I trace my love of nature photography back to my childhood and my grandfather's love of nature, which he shared with me. He would take me on walks around the brook that entwined itself around our street. At that time, the brook was vibrant and alive with native brook and brown trout, stocked rainbows, dace, and suckers. We'd turn over rocks and he would show me caddis, mayfly, and stonefly larvae, crayfish (crawfish to those in the south), and all sorts of other aquatic critters. That brook has undergone many changes throughout the years, most for the worst, I am sad to say, but those memories remain fresh.
I was the 'science' kid. I had erector and chemistry sets, microscopes, telescopes, and a magnifying lens. I loved (and still love) to look through instruments to see things that cannot be seen, or cannot be seen clearly, by the naked eye. As a photographer, I naturally gravitated towards macrophotography, first with a cheap, but useful bellows between my trusty Canon FT and its 50 mm f/1.4 lens, and these days with a Canon 100 mm f/2.8 IS macro lens, extension tubes, and Really Right Stuff macro focusing rails. The toys just got more expensive; all else is pretty much the same and my interest unchanged.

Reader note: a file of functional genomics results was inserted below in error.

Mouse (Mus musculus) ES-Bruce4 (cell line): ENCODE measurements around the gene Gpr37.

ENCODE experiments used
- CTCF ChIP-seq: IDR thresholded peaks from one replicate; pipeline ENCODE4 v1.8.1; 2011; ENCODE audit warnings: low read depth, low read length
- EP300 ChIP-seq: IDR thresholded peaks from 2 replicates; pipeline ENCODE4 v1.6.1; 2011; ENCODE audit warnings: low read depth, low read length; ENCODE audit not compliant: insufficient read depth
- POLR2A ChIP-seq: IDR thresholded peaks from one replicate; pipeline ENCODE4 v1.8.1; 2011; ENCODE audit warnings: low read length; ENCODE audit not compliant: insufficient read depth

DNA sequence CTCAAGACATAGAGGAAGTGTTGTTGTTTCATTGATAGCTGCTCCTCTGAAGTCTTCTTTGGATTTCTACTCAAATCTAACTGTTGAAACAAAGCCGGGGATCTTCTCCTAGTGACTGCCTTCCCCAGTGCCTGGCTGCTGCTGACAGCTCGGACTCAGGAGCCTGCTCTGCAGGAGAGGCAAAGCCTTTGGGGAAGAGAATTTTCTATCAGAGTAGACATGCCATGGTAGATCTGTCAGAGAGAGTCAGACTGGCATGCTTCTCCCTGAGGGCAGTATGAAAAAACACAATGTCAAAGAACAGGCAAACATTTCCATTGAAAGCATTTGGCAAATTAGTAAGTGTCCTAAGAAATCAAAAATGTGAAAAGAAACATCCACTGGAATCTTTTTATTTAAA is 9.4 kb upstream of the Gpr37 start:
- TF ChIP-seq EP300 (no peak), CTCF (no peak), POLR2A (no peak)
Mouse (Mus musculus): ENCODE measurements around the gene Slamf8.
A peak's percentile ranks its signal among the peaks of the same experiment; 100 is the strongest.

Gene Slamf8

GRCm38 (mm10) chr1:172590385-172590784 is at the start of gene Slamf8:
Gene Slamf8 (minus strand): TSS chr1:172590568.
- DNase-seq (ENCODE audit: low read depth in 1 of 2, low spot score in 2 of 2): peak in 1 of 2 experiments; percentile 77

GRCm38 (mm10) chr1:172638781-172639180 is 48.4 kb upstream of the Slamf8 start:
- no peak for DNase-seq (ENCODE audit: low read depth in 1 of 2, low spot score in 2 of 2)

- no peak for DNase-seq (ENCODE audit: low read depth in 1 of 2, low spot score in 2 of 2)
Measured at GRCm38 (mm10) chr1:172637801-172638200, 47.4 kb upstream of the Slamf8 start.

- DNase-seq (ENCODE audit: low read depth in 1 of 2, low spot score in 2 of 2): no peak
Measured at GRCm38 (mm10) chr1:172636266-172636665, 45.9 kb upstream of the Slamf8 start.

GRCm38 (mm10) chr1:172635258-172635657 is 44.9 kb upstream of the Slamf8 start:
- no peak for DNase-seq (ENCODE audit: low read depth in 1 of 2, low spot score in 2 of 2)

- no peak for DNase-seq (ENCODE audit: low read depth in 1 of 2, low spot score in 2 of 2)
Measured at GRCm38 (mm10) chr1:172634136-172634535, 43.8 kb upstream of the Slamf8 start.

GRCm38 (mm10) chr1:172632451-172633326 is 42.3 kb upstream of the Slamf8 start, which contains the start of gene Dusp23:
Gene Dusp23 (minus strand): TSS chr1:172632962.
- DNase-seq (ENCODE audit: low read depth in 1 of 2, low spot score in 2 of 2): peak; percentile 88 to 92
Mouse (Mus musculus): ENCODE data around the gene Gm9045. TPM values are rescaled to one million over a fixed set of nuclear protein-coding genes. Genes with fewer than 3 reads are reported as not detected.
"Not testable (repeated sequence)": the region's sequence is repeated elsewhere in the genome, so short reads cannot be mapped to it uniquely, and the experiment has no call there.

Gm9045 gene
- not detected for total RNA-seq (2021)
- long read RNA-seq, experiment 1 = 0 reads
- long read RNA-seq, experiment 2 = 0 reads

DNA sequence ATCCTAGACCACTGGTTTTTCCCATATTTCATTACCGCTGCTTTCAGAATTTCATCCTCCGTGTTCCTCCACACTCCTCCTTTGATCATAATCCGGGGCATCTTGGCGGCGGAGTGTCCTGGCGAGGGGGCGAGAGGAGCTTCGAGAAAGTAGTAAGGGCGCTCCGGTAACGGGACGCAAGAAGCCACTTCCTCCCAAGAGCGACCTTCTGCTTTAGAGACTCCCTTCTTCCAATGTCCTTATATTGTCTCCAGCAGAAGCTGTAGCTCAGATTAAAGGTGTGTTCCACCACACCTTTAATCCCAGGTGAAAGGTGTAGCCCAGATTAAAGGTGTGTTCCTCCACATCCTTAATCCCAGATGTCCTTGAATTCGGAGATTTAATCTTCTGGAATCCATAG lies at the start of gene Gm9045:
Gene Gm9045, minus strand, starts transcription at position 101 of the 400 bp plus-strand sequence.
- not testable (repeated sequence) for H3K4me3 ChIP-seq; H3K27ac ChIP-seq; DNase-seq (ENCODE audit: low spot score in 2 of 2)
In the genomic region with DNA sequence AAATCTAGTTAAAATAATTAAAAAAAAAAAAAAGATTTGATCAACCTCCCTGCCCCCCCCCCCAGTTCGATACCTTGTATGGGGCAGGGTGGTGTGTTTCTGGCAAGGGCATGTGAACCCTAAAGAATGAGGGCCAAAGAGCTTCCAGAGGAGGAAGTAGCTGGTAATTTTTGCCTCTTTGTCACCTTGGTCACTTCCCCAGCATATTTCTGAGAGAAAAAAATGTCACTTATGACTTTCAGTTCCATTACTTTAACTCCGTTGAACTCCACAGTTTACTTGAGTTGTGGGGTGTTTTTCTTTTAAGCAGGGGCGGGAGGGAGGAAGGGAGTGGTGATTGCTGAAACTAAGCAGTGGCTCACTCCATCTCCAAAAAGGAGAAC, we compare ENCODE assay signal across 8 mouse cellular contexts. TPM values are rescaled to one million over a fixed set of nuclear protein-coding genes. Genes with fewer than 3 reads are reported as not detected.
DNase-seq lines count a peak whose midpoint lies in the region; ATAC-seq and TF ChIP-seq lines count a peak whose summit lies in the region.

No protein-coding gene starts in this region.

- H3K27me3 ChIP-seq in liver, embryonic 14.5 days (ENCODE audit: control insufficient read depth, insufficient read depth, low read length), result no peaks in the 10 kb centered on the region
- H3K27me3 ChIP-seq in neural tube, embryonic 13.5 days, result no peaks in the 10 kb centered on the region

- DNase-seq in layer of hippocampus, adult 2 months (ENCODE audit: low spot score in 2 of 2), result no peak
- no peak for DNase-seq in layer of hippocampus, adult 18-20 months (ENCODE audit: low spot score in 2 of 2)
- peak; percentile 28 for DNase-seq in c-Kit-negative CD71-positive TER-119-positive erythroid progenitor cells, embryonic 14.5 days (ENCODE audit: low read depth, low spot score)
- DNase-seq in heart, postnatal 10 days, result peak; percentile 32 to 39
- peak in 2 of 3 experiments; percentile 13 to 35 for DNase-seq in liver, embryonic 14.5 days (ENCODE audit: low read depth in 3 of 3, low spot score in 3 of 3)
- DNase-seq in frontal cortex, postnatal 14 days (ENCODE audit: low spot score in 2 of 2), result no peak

Magnifying nature brings new things into perspective. It gives you a new view and a new way to look at something. Tree bark isn't something that immediately leaps out and says "I'm interesting", but take a look, a long look, at the bark and its coils in this black and white photo. Look at the texture. Look at the crevices. Look at the metallic shine on the coils of bark. Look. There is so much to see. Look.